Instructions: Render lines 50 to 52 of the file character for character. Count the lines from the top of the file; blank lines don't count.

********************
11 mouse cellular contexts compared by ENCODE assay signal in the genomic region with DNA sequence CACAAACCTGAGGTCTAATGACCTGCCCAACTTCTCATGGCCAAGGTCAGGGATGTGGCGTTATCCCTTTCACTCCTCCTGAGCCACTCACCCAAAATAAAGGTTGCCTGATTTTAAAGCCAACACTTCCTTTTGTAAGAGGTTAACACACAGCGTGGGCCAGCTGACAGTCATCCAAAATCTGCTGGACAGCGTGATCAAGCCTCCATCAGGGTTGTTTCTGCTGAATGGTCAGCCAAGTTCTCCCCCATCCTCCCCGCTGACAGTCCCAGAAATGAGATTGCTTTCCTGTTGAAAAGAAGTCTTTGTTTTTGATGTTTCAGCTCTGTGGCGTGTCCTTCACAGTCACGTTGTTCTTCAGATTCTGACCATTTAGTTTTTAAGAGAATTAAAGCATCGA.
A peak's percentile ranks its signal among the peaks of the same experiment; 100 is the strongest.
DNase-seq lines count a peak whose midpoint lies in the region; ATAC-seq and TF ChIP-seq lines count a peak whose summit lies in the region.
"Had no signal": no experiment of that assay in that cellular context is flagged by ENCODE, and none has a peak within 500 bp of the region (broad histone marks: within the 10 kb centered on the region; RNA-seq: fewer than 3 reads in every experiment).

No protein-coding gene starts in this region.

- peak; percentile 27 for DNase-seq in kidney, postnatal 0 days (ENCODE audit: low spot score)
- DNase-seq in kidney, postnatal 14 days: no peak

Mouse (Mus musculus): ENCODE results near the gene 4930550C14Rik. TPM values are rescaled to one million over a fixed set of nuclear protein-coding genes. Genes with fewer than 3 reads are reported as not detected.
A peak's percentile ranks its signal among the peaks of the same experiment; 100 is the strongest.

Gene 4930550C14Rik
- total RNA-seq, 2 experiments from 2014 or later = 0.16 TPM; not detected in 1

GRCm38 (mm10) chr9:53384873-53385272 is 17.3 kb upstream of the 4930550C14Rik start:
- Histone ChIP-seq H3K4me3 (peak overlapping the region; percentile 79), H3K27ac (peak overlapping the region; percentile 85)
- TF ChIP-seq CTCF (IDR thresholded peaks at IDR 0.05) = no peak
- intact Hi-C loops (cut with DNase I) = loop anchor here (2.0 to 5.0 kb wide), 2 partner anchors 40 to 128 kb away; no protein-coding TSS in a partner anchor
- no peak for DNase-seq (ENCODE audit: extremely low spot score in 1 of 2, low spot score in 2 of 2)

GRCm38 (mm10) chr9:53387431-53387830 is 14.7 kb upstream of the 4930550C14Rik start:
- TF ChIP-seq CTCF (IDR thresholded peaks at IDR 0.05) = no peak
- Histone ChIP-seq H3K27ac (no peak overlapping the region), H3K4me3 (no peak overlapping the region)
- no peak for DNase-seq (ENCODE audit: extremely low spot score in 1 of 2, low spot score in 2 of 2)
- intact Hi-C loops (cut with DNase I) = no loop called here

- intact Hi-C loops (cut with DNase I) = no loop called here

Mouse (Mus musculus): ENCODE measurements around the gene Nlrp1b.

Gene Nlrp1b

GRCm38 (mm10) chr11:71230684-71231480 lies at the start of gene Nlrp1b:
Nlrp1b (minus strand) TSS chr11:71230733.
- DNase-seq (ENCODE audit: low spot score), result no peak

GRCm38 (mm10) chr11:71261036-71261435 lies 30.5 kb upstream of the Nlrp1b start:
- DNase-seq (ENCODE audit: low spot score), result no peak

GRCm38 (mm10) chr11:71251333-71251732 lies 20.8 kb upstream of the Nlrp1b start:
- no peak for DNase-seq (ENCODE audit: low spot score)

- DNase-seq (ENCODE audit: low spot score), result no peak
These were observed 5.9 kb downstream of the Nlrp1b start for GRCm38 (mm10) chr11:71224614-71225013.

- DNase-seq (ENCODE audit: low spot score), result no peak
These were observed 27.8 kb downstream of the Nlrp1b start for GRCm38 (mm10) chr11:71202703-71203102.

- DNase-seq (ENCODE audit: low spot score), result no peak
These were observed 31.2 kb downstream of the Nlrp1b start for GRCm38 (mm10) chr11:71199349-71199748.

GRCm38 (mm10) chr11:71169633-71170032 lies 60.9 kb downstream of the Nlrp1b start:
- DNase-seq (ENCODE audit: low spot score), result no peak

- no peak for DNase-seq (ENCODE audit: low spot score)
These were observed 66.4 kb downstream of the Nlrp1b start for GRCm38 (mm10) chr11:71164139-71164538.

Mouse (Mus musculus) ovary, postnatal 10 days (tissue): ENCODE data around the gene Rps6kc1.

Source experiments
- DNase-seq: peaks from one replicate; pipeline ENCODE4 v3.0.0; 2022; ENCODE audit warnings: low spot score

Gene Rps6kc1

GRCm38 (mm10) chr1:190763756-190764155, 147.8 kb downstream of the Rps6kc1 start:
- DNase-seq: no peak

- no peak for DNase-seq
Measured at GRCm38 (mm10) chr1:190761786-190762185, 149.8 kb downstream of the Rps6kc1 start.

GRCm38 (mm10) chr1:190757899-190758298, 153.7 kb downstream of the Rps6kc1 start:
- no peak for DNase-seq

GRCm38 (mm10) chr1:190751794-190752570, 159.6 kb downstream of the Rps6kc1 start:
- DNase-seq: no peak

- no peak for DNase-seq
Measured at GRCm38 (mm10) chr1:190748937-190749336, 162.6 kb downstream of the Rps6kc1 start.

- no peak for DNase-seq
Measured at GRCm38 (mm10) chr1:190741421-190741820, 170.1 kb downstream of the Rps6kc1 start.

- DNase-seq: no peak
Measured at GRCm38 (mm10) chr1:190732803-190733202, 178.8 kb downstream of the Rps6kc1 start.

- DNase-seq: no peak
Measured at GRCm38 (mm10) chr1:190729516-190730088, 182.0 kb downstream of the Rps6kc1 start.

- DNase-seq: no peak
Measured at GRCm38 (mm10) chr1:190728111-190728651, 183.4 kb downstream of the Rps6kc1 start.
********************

GRCm38 (mm10) chr1:190757899-190758298, 153.7 kb downstream of the Rps6kc1 start:
- no peak for DNase-seq

GRCm38 (mm10) chr1:190751794-190752570, 159.6 kb downstream of the Rps6kc1 start: